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Perth 128km Radar/Lightning

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Bureau of Meteorology Weather Radar

Lightning Data Upgrade - NEW

Lightning Events

lightning Lightning strikes are displayed as crosses (ground events) or squares (cloud events) and fade from white (current) to red (30 minutes ago) to blue (60 minutes ago).

In December 2014 we upgraded our lightning network to the latest in sensor technology as used by the world's leading meteorological agencies. This has resulted in changes and improvements to the lightning data you will now see. The main changes are:

  • Much better detection of cloud to cloud strikes. Our upgraded network detects more CC strikes and better reflects research that shows typical storm cells produce approximately 75% cloud strikes and 25% ground strikes.
  • We have modified the display to show cloud to cloud strikes in smaller boxes and ground strikes above as "+" symbols. Temporal colouring remains the same.
  • Greater network coverage right across the country.

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About Weatherzone Radar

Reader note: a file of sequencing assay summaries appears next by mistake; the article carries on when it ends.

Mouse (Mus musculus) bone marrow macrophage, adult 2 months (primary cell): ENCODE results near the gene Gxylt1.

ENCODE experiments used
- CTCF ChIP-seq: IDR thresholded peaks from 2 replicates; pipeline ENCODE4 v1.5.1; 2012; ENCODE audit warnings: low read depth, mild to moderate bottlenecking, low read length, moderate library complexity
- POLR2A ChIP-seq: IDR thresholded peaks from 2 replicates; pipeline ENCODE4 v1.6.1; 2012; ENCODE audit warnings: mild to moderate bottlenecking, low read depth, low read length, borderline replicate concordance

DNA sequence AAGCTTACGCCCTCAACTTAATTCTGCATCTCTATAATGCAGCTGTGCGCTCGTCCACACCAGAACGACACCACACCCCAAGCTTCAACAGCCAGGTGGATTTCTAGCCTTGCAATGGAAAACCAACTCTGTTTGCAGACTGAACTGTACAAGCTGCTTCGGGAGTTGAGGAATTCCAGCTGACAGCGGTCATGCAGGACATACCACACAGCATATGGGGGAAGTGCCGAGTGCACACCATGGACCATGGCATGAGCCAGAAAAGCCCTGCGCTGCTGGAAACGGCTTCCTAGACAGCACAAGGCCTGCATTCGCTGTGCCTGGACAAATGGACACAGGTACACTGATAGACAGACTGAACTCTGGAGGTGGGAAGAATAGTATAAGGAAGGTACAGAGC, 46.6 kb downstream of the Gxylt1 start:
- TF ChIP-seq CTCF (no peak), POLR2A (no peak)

distance measuring Distance and latitude/longitude coordinates are displayed when you mouse over the map. The origin for distance measuring is indicated by a red dot and defaults to either your location, if specified and in range, or the location of the radar/the centre of the map. The origin may be changed by clicking elsewhere on the map.

The colours and symbols used on the radar and satellite maps are described on our legend page. View legend »

Lightning data supplied by GPATS

Radar Details

Perth (Serpentine) Weather Watch Radar
Western Australia
32.3917°S  115.8670°E  40m AMSL

LocationSerpentine Airfield (Yangedi Rd North, Hopelands) Radar TypeEEC TVDR2500C C Band, 5 centimetre wavelength Typical Availability24 hours

Perth (Serpentine) Weather Watch radar has good coverage in all directions. Intense thunderstorm or cold fronts can be seen up to 250 kilometres away, however at this distance the radar is sensing the structure of the system well above the ground and may give a misleading view of the actual surface rainfall intensity of the system. The radar is susceptible to anomalous propagation (AP) for distances up to 60 kilometres along the coastline and seaward of it. The AP appears as an area of low intensity echoes. A local phenomenon which has been observed occasionally is that of false mirror echoes approaching the radar from the southeast as an intense cold front approaches from the south west. Heavy rain directly over the radar site can cause attenuation of all signals. Path attenuation can also occur when the radar beam passes through intense rainfall, with the returned signals from cells further along that path reduced.

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Fewer cyclones than average expected in Australia this season

ABC image 21:43 EDT Australia is likely to experience fewer cyclones than average this season, but the Northern Territory is set for almost an average number, weather forecasters predict.

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